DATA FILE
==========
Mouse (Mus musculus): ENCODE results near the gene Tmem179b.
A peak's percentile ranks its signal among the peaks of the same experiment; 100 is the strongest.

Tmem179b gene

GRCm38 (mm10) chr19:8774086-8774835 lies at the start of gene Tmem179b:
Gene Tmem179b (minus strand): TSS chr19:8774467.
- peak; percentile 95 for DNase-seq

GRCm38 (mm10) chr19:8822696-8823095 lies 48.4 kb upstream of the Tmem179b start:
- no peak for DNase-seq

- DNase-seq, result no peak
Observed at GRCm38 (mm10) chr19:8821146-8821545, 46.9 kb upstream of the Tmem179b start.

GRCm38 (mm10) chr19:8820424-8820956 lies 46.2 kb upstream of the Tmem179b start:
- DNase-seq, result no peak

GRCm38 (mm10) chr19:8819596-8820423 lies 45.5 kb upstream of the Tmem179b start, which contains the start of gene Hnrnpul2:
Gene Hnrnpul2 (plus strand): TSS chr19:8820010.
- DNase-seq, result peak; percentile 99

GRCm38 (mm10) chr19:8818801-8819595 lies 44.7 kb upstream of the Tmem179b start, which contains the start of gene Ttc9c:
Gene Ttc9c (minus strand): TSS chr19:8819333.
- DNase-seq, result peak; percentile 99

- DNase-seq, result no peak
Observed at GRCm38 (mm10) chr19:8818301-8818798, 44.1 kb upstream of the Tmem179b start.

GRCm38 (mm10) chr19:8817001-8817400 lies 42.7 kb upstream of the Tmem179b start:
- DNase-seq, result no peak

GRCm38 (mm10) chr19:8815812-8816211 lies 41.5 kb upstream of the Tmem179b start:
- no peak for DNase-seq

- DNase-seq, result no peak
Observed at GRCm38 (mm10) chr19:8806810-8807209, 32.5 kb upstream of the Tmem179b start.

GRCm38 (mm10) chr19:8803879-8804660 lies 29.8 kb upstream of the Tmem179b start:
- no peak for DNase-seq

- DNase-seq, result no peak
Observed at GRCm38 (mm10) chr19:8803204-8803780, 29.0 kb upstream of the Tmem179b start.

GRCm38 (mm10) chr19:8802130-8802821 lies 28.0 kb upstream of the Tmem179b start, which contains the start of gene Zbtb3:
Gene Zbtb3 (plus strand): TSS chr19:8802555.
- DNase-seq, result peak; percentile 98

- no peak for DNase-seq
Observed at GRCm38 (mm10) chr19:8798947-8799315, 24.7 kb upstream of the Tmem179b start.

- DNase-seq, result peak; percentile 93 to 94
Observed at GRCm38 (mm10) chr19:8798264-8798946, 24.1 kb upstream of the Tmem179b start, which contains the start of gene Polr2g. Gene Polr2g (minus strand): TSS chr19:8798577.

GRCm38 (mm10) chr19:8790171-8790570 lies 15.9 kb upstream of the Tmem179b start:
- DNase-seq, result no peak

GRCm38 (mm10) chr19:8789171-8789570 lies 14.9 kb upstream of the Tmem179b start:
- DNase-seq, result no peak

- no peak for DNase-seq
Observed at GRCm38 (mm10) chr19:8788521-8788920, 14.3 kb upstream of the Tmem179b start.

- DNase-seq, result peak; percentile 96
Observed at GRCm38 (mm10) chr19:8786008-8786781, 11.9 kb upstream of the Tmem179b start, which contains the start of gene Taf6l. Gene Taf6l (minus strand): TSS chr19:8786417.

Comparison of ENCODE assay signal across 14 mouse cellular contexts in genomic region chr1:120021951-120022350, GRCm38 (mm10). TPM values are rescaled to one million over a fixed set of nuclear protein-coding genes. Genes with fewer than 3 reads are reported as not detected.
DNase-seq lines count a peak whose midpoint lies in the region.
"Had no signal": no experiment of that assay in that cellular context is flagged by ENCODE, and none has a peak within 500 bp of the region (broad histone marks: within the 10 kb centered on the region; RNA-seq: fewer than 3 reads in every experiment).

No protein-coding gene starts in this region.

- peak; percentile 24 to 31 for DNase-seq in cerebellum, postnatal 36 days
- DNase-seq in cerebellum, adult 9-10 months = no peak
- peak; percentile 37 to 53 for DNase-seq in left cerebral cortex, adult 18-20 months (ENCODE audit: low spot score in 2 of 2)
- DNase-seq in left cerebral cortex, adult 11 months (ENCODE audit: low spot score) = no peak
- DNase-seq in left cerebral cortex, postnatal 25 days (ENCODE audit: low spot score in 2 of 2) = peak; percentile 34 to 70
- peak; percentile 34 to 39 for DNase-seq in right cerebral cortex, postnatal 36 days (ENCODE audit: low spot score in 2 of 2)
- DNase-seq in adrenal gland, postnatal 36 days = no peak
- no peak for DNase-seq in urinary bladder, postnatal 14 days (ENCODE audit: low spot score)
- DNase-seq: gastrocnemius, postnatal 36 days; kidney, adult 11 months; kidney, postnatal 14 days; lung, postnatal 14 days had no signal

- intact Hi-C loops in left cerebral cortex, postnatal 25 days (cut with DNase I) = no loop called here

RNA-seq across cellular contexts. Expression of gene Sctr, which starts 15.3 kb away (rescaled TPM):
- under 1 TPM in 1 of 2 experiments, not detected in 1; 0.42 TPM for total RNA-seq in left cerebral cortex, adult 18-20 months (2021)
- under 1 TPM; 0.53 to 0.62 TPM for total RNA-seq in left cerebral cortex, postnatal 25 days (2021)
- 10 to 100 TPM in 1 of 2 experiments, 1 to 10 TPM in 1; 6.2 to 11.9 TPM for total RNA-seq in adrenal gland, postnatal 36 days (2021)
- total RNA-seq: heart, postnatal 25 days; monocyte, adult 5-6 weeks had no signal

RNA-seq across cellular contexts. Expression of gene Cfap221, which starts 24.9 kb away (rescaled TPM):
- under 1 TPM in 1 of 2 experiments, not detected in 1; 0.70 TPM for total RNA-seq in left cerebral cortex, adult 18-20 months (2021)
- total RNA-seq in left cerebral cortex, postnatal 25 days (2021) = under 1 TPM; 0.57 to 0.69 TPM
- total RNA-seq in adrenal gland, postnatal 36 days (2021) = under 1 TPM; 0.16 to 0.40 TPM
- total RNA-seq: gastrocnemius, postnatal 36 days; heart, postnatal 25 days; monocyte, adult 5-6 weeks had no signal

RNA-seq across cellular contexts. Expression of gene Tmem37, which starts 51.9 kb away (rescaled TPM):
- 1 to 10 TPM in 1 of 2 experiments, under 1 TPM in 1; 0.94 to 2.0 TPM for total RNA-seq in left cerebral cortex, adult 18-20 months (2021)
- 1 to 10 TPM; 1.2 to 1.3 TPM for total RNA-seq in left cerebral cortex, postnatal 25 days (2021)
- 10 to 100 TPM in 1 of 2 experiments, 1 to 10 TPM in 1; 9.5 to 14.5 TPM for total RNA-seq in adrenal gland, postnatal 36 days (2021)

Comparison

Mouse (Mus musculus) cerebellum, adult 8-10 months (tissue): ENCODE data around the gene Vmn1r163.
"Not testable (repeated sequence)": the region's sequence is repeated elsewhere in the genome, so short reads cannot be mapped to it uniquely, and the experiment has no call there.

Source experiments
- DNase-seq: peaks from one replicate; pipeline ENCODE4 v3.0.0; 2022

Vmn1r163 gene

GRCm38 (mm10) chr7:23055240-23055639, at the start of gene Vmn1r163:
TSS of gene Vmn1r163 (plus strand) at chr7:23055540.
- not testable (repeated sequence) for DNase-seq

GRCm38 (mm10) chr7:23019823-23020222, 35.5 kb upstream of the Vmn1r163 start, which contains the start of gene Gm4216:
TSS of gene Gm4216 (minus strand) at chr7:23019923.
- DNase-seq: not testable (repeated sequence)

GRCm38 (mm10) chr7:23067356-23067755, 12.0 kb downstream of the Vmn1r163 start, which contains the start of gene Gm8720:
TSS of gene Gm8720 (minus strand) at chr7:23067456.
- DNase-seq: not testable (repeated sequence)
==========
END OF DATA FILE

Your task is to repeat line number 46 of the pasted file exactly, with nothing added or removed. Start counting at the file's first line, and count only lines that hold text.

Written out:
Comparison of ENCODE assay signal across 14 mouse cellular contexts in genomic region chr1:120021951-120022350, GRCm38 (mm10). TPM values are rescaled to one million over a fixed set of nuclear protein-coding genes. Genes with fewer than 3 reads are reported as not detected.